Workplace accident employee’s fault: Court

Employer took precautions but worker’s carelessness caused serious injuries

An Ontario company has been exonerated from responsibility for a worker’s injury after a provincial offences court found the incident stemmed from the worker’s own carelessness and dismissed health and safety charges against the company.

Toronto-based Aecon Utilities, a construction and infrastructure development company, was contracted to install cable and telephone lines at a site in Orangeville, Ont. The project began on Jan. 1, 2007, and involved a process where underground utilities were located and exposed before drilling for new installations. This was to ensure existing underground utilities wouldn’t be damaged.

Aecon used directional drills, large machines that were operated at a fixed location, while a worker, called a locator, moved the drill tip along the desired path. On Jan. 17, Valdemar Veiga, a nine-year employee at Aecon, was working as a locator. He had a two-way radio that allowed him to communicate with the drill operator.

After locating and exposing existing utilities, Veiga was guiding the directional drill. He noticed a steel rod was wrapped around the drill head and tried to dislodge the rod by hitting it with a sledgehammer. A piece remained so Veiga tried twisting the rod off with a pipe wrench but it got caught in his coat, which became tangled with the still-spinning drill head. Veiga was pulled around the drill head several times.

Another worker called the operator to stop the drill. They lowered Veiga to the ground and called for emergency assistance. Veiga sustained serious injuries.

An investigation by the Ontario Ministry of Labour revealed Veiga had been trained on a smaller make and model of drill but not this particular type of drill. Though the drills were similar, the larger one was more powerful and had more pull. Aecon was charged with failing as an employer to ensure its machines and equipment were used according to the operating manual and failing to provide information, instruction and supervision to protect Veiga’s health and safety — both violations of the Ontario Occupational Health and Safety Act.

Veiga had been trained on the operation of the directional drill and should have had a knowledge of the “basic workings of the machine,” since the manual refers to the role of the locator, heard the court. However, there were some inconsistencies with Veiga’s version of events and those of the operator and supervisor.

Veiga claimed he discussed the problem with the operator and the operator went to look for a tool to remove it. When nothing was found, Veiga said he suggested using the wrench so they wouldn’t have to drive back to the yard for tools or a new drill head. However, the supervisor said he wasn’t consulted and had another drill head in his truck that could have been used.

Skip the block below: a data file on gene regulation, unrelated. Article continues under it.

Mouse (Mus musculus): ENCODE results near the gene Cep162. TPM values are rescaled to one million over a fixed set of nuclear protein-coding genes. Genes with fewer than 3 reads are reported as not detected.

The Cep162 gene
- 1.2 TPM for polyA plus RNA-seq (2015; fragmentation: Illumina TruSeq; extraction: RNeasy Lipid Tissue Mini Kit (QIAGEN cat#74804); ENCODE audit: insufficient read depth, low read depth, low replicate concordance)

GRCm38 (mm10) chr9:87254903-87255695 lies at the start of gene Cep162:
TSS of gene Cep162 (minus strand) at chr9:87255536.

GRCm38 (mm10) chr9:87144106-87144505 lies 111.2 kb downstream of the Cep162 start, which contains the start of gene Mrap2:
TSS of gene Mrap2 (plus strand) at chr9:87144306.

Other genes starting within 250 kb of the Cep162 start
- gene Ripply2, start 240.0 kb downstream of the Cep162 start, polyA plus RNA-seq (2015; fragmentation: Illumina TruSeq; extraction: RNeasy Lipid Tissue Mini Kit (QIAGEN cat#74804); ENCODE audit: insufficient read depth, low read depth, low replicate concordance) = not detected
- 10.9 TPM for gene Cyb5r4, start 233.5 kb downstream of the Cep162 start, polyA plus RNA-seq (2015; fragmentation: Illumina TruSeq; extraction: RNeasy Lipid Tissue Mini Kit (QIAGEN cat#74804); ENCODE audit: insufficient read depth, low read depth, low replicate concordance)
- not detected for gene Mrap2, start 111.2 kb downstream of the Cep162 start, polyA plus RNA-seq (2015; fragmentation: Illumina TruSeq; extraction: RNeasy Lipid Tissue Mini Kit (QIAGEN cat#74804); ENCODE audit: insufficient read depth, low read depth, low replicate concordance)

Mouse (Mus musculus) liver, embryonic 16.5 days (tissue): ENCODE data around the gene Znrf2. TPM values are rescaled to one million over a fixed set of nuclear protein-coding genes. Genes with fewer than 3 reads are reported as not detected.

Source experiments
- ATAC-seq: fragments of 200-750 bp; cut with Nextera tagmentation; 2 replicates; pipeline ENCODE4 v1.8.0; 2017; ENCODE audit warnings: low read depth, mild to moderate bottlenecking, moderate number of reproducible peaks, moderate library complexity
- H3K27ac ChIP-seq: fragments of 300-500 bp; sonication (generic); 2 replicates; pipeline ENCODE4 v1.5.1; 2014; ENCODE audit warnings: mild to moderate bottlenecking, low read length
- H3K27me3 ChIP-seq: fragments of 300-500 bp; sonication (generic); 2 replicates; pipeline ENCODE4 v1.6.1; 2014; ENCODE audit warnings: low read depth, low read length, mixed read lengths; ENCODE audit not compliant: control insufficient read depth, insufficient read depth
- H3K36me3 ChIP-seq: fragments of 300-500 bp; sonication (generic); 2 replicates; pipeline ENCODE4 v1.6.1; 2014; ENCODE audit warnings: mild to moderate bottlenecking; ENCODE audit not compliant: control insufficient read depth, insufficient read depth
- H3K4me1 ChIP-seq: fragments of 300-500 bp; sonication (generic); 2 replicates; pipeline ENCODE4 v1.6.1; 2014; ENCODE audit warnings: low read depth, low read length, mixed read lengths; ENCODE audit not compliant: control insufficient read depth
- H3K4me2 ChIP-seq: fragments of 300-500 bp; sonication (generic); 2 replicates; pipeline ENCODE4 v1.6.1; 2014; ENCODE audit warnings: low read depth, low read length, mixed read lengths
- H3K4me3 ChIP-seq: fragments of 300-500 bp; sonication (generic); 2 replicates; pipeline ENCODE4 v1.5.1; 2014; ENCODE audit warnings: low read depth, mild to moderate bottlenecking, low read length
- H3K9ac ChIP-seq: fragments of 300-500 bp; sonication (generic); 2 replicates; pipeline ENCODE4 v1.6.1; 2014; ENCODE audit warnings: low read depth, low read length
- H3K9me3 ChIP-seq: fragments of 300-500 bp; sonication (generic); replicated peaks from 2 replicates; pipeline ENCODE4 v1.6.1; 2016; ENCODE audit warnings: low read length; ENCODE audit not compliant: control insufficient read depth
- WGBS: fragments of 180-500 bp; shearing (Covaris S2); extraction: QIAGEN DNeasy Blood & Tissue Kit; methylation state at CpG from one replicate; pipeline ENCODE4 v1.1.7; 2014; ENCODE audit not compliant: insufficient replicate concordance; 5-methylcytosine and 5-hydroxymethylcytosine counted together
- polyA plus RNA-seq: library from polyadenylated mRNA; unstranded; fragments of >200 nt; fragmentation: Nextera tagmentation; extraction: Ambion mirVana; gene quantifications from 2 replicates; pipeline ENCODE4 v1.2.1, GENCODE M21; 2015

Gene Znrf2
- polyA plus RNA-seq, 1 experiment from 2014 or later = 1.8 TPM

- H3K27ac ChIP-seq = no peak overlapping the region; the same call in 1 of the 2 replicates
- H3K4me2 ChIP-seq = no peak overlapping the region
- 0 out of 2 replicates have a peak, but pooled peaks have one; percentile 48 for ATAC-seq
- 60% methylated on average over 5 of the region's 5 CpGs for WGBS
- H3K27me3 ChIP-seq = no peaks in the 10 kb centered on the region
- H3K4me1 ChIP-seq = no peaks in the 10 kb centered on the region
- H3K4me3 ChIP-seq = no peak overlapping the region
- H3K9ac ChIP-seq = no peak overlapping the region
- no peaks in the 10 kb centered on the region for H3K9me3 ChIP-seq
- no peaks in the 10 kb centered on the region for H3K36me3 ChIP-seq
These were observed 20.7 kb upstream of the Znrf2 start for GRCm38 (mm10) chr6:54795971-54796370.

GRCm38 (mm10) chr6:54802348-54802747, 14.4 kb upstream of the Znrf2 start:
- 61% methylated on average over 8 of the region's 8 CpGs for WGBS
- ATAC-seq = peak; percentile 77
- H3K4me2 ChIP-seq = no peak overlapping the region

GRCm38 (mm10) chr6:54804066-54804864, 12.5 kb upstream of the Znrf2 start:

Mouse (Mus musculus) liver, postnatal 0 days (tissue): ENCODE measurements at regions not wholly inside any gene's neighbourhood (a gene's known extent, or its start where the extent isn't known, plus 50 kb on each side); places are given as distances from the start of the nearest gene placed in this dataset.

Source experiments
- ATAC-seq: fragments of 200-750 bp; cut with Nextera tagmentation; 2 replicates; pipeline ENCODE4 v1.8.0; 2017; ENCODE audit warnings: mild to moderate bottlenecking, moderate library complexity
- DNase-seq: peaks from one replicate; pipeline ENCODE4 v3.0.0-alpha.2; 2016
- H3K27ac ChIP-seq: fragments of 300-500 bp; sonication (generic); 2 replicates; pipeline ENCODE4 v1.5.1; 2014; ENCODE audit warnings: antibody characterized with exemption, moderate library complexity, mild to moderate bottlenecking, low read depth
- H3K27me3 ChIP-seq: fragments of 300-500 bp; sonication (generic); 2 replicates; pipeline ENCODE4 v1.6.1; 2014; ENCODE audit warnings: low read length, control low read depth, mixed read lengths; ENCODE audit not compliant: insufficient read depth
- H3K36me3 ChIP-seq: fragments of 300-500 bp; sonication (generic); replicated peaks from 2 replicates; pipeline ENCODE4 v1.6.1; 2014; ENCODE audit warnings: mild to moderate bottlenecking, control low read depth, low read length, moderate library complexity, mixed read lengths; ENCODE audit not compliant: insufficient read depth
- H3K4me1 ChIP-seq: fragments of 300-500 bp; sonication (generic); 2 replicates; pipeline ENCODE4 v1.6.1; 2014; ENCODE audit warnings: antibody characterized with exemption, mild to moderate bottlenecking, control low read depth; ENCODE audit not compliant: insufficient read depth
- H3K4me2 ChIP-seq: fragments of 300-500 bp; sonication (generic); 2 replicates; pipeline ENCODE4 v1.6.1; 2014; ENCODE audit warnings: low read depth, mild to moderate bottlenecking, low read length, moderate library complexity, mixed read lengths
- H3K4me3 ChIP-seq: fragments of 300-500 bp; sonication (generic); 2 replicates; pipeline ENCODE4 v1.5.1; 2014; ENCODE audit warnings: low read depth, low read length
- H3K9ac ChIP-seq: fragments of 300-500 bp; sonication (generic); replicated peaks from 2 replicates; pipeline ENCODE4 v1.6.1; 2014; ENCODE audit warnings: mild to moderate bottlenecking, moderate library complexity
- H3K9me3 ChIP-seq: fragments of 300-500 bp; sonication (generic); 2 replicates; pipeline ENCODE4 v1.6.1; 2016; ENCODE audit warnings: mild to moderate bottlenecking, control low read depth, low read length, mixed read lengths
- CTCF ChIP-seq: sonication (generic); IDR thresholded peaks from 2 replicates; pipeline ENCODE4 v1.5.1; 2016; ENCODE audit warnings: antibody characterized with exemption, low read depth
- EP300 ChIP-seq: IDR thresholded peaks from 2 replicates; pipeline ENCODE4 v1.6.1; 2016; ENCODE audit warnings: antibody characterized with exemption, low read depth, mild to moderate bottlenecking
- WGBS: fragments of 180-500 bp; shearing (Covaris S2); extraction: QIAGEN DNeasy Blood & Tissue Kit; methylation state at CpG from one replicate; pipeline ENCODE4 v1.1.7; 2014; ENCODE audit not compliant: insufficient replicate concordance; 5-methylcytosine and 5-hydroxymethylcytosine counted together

Employees have safety responsibilities too

Responsibility for compliance under the act lies not just with an employer but also an employee, found the court. The act says no worker should use any machine or equipment or perform work that could endanger himself or co-workers. The drill’s safety manual stated its information didn’t replace safety codes or local laws. The Aecon employee safety manual also stated employees “must accept safety as personal responsibility,” stay alert to possible hazards and check the work area for safety risks.

The manual, which Veiga acknowledged having read, also specifically warned against using pipe wrenches on moving machinery and having loose clothing around rotating equipment. Aecon also had weekly “tool box talks” where workers discussed incidents and proper safety procedures, updated its safety manual annually, provided regular training, had annual audits by the Construction Safety Association of Canada and trained the supervisor.

Aecon lived up to its obligation for due diligence and to promote safety at work, found the court. Veiga should have known better. There were other, safer courses of action he could have taken and Veiga had a duty of care to live up to his part of ensuring workplace safety, said the court.

“The company had appropriate tools and replacement parts on-site for foreseeable underground hazards,” said the court. “In this case, shutting down the machine was the standard of care and anything short of this measure would not be acceptable.”

The court dismissed the charges against Aecon.

For more information see:

R. v. Aecon Utilities (Dec. 4, 2009), Walker, J.P. (Ont. Prov. Offences Ct.).

Jeffrey R. Smith is the editor of Canadian Employment Law Today, a biweekly publication that looks at workplace law from a business perspective. For more information, including a special introductory offer for new subscribers, visit

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